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Posted: Feb 18, 2015
The highest plume ever observed on Mars
(Nanowerk News) In the thin, cold, dry atmosphere of Mars the winds blow and raise the dust from the surface to an altitude of about 50 km. In its core thin clouds of ice and carbon dioxide crystallites are formed; they are the main component of the Martian atmosphere which on occasions can reach, at the most, altitudes of about 100 km. Spacecraft orbiting Mars have taken photos of the suspended dust and the high clouds above the planet's limb or edge projected against the black background of the sky.
In March and April 2012 amateur astronomers across the world equipped with their high-resolution telescopes and cameras took advantage of Mars moving closer to the Earth to get detailed images of the planet. They got a surprise when they spotted the presence of a high plume on the edge of the disc emerging on the limb during the Martian dawn ("An extremely high-altitude plume seen at Mars’ morning terminator"). The bulge was observed rotating with the planet above the limb for about ten days in March, which unequivocally confirmed its presence. Strangely enough, after various days without being spotted, it was possible to see it once again for several days in April.
These are real and simulated images of the plume at Mars. (Image: UPV/EHU)
By analysing a selection of the best images, the UPV/EHU team and their collaborators have measured this plume that appeared in the Martian region of Terra Cimmeria at one of the middle latitudes of the Southern hemisphere and have developed a geometrical model to account for its visibility. The researchers have confirmed that the plume, which extends horizontally about 500 km, reached an exceptional altitude on March 20 and 21 of between 200 and 250 km above the surface of Mars. Never before had a phenomenon that reached such a height on the planet been observed. The research team also managed to determine its brightness on different wavelengths.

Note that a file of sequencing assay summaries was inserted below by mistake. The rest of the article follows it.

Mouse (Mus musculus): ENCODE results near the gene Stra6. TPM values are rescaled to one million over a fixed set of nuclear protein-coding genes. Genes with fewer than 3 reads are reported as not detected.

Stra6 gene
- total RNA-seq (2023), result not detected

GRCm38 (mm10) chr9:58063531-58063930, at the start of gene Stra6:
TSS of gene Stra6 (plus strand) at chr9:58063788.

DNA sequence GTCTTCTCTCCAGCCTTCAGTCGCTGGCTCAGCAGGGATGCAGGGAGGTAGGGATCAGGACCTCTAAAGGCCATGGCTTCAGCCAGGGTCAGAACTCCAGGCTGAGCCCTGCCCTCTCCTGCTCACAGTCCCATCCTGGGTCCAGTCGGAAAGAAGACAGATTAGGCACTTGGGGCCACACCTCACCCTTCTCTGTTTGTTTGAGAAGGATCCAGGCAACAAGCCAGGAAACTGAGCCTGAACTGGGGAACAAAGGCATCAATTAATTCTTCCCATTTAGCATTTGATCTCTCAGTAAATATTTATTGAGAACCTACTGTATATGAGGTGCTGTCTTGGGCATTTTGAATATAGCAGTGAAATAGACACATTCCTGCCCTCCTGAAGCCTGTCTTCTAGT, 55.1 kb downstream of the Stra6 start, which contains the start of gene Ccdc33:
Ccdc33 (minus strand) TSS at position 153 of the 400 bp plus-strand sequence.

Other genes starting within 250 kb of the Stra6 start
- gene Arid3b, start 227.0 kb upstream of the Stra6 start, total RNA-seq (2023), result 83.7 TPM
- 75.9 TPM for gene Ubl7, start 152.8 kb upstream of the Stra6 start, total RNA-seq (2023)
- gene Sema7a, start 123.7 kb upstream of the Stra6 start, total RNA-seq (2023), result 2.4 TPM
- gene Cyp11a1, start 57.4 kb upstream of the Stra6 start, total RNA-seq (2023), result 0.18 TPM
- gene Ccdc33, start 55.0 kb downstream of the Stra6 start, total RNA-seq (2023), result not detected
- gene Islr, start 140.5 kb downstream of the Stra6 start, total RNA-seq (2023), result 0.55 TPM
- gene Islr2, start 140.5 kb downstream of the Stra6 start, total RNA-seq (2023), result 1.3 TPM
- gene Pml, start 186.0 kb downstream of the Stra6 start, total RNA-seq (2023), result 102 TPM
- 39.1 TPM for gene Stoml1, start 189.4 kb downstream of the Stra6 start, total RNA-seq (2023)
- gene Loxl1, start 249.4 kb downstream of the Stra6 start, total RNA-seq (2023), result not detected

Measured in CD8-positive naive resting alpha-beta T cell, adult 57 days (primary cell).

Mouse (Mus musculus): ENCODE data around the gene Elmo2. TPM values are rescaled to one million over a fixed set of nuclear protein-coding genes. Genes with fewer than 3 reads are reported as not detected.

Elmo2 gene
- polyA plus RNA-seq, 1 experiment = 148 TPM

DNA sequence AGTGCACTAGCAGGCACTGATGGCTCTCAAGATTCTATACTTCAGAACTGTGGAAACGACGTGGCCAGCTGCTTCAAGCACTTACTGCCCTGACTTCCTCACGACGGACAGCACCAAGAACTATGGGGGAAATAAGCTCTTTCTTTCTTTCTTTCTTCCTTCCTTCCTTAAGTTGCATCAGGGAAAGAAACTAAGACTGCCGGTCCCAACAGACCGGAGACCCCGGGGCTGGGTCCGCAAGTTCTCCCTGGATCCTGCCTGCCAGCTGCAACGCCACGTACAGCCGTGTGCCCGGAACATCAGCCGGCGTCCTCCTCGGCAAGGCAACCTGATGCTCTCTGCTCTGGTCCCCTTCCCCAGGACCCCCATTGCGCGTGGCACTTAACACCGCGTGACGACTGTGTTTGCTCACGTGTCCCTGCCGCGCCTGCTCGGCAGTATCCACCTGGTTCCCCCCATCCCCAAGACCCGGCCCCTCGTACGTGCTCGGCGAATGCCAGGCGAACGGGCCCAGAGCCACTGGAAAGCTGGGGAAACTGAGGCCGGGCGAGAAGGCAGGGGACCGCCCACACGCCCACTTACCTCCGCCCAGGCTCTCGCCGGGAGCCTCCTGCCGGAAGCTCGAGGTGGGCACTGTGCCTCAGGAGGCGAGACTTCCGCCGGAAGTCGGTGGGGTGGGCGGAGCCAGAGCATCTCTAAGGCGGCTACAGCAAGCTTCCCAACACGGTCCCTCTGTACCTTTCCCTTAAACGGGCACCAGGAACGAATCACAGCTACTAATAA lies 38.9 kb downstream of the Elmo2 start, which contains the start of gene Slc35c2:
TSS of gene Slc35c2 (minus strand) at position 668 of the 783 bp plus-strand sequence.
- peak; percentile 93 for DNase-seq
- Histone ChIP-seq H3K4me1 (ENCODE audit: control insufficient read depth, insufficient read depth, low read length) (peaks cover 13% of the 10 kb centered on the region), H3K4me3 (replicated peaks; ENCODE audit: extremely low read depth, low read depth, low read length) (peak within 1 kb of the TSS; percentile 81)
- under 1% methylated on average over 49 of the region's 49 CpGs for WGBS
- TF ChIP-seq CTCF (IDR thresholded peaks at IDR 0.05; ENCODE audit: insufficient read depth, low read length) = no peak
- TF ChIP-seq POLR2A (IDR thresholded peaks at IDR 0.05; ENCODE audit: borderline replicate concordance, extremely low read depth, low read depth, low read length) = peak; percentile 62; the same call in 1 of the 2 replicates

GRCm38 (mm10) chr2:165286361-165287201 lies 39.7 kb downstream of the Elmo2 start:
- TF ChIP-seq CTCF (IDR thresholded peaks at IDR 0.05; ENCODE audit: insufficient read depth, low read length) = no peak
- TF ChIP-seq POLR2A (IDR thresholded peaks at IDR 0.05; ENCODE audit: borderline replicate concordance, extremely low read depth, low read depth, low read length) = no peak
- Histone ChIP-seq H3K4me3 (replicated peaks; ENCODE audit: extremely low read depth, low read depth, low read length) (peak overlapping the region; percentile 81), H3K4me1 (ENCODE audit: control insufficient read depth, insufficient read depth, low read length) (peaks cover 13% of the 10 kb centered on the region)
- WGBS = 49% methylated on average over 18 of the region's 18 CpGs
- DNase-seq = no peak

In parallel, when looking in the archive of images taken by the Hubble Space Telescope they came across images dating back to May 1997 in which it is possible to see the presence of a plume similar to the one studied at equatorial latitudes. In this case, they did not manage to determine its altitude exactly, but they were able to measure its reflectivity in more detail, which has helped them delve further into the nature of the phenomenon.
Armed with these data, "we have explored two possible scenarios to interpret the phenomenon: it could be a cloud or an auroral emission," said Prof Agustín Sanchez-Lavega. In other words, it could either be an unusual cloud which, consistent with its brightness, could comprise crystallites of 0.1 microns in size (one ten-thousandth of a millimetre). However, for water crystallites to be able to form at an altitude of 200 km, the temperature would need to fall more than 50 degrees (100 degrees if they were of carbon dioxide) with respect to what is predicted by the current models of Mars. Another possibility is that the plume could be produced by a light emission of an aurora type, as in the Cimmeria region there is an intense magnetic anomaly that could channel charged particles coming from outside and excite the emission. However, that would imply an emission about 1,000 times more powerful than that of terrestrial auroras, which is not feasible. "Both hypotheses, even if they are the most plausible ones, seem impossible insofar as they challenge our current knowledge about the Martian atmosphere," said Sánchez-Lavega.
Given the risk that the presence of these unpredictable high plumes could pose in future low-orbit or planetary entry missions, the search and study of them will continue with observations from Earth and from orbiting spacecraft.